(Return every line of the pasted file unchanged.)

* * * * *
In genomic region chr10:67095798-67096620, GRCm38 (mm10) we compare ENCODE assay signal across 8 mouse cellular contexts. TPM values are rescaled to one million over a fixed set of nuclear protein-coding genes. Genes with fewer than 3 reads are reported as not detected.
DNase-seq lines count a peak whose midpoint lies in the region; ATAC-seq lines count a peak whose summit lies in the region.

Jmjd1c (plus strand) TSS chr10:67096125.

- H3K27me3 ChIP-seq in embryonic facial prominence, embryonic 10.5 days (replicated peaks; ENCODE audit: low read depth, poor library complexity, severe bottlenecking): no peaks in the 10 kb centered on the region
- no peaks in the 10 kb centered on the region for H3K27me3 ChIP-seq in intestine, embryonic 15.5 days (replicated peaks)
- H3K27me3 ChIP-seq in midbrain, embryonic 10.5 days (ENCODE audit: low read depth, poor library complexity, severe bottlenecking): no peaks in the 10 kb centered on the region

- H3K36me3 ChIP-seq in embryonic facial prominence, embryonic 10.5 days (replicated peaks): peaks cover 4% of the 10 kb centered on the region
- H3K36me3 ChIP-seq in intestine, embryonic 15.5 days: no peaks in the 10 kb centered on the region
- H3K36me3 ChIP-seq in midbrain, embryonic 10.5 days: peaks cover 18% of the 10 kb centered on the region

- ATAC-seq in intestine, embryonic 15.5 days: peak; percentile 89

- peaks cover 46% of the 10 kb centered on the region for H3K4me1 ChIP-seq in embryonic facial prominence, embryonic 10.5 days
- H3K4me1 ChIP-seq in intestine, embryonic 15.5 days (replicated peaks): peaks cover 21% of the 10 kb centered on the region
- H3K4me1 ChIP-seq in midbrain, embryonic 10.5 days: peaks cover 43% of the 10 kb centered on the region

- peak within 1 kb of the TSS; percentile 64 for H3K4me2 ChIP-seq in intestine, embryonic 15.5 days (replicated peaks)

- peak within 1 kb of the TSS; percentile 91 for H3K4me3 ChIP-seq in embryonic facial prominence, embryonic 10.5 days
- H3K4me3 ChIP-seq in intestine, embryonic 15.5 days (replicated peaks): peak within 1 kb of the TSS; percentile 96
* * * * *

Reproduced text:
In genomic region chr10:67095798-67096620, GRCm38 (mm10) we compare ENCODE assay signal across 8 mouse cellular contexts. TPM values are rescaled to one million over a fixed set of nuclear protein-coding genes. Genes with fewer than 3 reads are reported as not detected.
DNase-seq lines count a peak whose midpoint lies in the region; ATAC-seq lines count a peak whose summit lies in the region.

Jmjd1c (plus strand) TSS chr10:67096125.

- H3K27me3 ChIP-seq in embryonic facial prominence, embryonic 10.5 days (replicated peaks; ENCODE audit: low read depth, poor library complexity, severe bottlenecking): no peaks in the 10 kb centered on the region
- no peaks in the 10 kb centered on the region for H3K27me3 ChIP-seq in intestine, embryonic 15.5 days (replicated peaks)
- H3K27me3 ChIP-seq in midbrain, embryonic 10.5 days (ENCODE audit: low read depth, poor library complexity, severe bottlenecking): no peaks in the 10 kb centered on the region

- H3K36me3 ChIP-seq in embryonic facial prominence, embryonic 10.5 days (replicated peaks): peaks cover 4% of the 10 kb centered on the region
- H3K36me3 ChIP-seq in intestine, embryonic 15.5 days: no peaks in the 10 kb centered on the region
- H3K36me3 ChIP-seq in midbrain, embryonic 10.5 days: peaks cover 18% of the 10 kb centered on the region

- ATAC-seq in intestine, embryonic 15.5 days: peak; percentile 89

- peaks cover 46% of the 10 kb centered on the region for H3K4me1 ChIP-seq in embryonic facial prominence, embryonic 10.5 days
- H3K4me1 ChIP-seq in intestine, embryonic 15.5 days (replicated peaks): peaks cover 21% of the 10 kb centered on the region
- H3K4me1 ChIP-seq in midbrain, embryonic 10.5 days: peaks cover 43% of the 10 kb centered on the region

- peak within 1 kb of the TSS; percentile 64 for H3K4me2 ChIP-seq in intestine, embryonic 15.5 days (replicated peaks)

- peak within 1 kb of the TSS; percentile 91 for H3K4me3 ChIP-seq in embryonic facial prominence, embryonic 10.5 days
- H3K4me3 ChIP-seq in intestine, embryonic 15.5 days (replicated peaks): peak within 1 kb of the TSS; percentile 96